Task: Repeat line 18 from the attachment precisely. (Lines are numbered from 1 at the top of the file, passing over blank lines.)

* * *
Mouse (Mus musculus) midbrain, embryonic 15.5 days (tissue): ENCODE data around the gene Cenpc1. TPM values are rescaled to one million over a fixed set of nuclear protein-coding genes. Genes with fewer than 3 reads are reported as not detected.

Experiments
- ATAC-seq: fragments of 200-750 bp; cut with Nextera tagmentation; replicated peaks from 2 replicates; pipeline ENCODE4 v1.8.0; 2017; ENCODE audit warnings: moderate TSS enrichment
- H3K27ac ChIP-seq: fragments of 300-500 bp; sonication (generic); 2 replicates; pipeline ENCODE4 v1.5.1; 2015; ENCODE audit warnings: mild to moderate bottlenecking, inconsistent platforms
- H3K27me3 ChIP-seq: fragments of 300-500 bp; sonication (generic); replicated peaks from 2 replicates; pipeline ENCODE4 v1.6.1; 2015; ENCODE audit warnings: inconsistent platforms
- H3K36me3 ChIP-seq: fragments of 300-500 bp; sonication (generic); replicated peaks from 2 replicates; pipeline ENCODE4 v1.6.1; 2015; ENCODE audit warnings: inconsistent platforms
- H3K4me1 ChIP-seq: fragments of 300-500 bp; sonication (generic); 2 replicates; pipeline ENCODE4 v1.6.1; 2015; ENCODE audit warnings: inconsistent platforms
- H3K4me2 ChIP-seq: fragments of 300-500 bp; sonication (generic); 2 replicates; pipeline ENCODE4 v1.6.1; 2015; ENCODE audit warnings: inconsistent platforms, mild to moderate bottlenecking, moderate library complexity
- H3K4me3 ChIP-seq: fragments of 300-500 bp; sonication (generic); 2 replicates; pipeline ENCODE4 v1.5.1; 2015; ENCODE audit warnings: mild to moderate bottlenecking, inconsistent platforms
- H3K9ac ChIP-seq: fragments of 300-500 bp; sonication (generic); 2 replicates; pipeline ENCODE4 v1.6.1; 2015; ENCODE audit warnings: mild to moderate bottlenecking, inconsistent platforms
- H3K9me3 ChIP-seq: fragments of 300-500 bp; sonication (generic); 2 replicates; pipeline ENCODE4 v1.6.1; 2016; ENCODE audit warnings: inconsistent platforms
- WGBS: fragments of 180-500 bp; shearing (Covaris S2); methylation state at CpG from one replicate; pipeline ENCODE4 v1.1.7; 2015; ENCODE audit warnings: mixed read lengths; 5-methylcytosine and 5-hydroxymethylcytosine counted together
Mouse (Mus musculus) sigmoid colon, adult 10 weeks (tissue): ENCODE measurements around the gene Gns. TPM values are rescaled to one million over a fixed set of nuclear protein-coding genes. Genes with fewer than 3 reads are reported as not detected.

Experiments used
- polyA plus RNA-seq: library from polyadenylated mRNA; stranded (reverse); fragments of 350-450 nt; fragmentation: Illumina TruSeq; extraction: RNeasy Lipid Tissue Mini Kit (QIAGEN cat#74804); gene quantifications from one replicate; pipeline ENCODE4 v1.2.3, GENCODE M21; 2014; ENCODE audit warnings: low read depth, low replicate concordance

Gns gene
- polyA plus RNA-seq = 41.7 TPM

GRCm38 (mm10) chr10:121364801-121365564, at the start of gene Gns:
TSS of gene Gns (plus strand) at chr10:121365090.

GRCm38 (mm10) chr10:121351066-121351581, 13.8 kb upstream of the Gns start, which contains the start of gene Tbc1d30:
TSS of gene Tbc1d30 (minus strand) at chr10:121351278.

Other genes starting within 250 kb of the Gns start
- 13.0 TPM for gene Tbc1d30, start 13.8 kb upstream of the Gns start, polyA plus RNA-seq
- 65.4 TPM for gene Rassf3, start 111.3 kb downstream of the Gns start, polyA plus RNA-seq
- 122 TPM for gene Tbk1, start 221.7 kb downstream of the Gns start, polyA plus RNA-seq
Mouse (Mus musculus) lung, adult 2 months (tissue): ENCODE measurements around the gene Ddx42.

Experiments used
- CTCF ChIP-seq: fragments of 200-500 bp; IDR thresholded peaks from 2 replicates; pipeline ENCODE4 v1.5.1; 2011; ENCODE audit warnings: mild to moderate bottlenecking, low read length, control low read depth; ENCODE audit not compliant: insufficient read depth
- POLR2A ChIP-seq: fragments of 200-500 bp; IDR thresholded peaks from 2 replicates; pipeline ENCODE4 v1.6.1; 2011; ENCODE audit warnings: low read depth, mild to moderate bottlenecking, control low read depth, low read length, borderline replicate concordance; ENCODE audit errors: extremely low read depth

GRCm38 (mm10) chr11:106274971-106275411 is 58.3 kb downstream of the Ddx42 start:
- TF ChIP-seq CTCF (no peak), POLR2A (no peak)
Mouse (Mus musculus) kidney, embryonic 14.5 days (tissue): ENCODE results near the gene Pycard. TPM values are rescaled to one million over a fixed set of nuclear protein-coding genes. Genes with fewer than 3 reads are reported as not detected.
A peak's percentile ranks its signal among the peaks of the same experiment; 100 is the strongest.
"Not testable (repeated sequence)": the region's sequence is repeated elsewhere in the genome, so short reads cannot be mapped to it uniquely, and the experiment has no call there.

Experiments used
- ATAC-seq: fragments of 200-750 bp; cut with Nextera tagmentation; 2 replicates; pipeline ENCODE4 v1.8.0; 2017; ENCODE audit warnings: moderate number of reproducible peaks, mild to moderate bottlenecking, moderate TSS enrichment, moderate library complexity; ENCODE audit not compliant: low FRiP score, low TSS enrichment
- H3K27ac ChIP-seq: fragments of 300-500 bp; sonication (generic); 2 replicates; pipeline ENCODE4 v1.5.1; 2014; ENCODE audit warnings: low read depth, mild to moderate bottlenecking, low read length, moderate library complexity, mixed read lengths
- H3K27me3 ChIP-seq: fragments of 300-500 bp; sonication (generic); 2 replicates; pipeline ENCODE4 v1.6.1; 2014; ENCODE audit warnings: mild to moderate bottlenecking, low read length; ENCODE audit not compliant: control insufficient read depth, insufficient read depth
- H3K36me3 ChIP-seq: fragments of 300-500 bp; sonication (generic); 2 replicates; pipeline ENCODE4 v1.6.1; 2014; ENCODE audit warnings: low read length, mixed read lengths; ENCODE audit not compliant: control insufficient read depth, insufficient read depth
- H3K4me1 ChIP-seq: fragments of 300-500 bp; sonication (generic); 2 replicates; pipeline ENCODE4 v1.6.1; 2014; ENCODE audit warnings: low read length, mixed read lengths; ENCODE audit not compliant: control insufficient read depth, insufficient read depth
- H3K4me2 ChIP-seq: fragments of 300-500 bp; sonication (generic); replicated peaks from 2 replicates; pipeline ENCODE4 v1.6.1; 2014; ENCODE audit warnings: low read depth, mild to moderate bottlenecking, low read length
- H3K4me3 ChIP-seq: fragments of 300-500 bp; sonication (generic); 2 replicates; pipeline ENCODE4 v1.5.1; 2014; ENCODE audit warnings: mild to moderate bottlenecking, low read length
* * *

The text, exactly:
GRCm38 (mm10) chr10:121364801-121365564, at the start of gene Gns: